Wasn’t a patent supposed to assist us in better knowing how a product is designed and providing for transparency? All the public has here is that, “This awesome and revolutionary new computer mouse here violates some patents somewhere, nobody really knows which patents it violates”. How does that provide us for transparency in how to build this awesome new mouse? Wasn’t that the whole purpose of the patent system? So that when a company releases a product, the public gets to know how that product is built and so that the information required to build the product doesn’t remain a secret? We don’t even have that. All we have is, look, there are a billion patents out there and this product infringes on some of them. Which tells us nothing about how that product was made. It doesn’t help future generations out much and it provides for very little transparency.

Willton says:

Re: Re: Re:7 Why Care?

MS is not hiding its patents. All patents are public. You are free to look up every patent that MS owns on Google Patents or on the USPTO’s website. You can even do keyword searches to find which of MS’s patents pertain to the technical subject matter of your choosing.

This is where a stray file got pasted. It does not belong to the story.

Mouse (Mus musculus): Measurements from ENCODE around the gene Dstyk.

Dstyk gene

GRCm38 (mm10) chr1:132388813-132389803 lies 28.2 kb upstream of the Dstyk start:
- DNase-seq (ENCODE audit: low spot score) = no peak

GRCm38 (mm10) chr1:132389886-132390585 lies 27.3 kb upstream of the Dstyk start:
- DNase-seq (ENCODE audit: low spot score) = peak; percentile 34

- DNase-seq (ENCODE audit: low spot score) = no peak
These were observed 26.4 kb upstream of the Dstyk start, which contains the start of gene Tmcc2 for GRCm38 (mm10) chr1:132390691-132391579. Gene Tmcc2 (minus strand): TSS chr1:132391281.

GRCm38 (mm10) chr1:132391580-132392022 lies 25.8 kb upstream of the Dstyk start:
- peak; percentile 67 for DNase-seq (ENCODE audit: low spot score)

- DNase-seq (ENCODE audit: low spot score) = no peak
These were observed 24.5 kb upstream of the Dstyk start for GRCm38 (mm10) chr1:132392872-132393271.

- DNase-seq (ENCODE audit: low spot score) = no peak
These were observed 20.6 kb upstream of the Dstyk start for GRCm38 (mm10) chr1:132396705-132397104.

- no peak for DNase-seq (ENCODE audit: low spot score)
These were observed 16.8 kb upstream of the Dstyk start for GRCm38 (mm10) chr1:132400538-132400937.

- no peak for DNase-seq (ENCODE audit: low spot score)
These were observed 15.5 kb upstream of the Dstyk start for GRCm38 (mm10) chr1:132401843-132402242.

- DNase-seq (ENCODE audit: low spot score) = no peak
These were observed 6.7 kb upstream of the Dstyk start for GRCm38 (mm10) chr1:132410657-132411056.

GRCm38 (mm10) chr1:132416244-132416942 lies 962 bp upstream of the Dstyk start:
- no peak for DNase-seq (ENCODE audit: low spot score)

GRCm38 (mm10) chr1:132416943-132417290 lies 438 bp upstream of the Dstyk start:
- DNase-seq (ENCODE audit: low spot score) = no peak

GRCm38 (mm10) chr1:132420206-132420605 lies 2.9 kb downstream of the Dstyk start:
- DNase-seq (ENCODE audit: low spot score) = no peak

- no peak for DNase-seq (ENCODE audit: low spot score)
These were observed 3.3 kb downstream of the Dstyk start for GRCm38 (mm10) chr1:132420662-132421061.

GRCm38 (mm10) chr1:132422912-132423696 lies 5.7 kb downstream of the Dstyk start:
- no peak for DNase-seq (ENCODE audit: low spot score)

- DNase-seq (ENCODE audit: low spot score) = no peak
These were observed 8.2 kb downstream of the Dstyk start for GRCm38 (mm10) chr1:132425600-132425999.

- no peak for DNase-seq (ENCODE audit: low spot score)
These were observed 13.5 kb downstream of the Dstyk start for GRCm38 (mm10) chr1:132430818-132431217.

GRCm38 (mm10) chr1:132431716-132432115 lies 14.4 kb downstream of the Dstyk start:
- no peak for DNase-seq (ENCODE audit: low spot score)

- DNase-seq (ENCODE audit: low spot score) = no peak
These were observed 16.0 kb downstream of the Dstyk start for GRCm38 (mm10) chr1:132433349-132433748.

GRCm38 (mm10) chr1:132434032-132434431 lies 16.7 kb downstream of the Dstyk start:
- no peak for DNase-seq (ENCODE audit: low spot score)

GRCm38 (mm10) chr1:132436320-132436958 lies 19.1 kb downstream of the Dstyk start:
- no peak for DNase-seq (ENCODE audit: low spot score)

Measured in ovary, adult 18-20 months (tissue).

The only thing that MS is concealing is its opinion as to which of its patents MS believes that Quanta infringes, and the only party that can really force MS to make that opinion public is Quanta. Until MS files a complaint in court, you have no basis for making MS divulge its opinion.

Anonymous Coward says:

Re: Re: Re:8 Why Care?

“MS is not hiding its patents.”

Which isn’t the argument being made.

“All patents are public.”

Which does no one any favors beyond telling them that you can’t do x.

“You can even do keyword searches to find which of MS’s patents pertain to the technical subject matter of your choosing.”

Which misses the point. All that is is a list of things that others can’t do. It doesn’t tell us how any of anyone’s products were made. It provides for no product transparency, it only provides for a list of things that others can’t do. It’s much different than the patent system of 100 years ago, where the product that the patent covered was known. Now it’s simply turned into a list of things that you can’t do and they’re not tied to any product in particular. The inter-workings of a product are still kept secret, Microsoft gets both a bunch of government sanctioned monopolies without even disclosing to the public how any of its products work.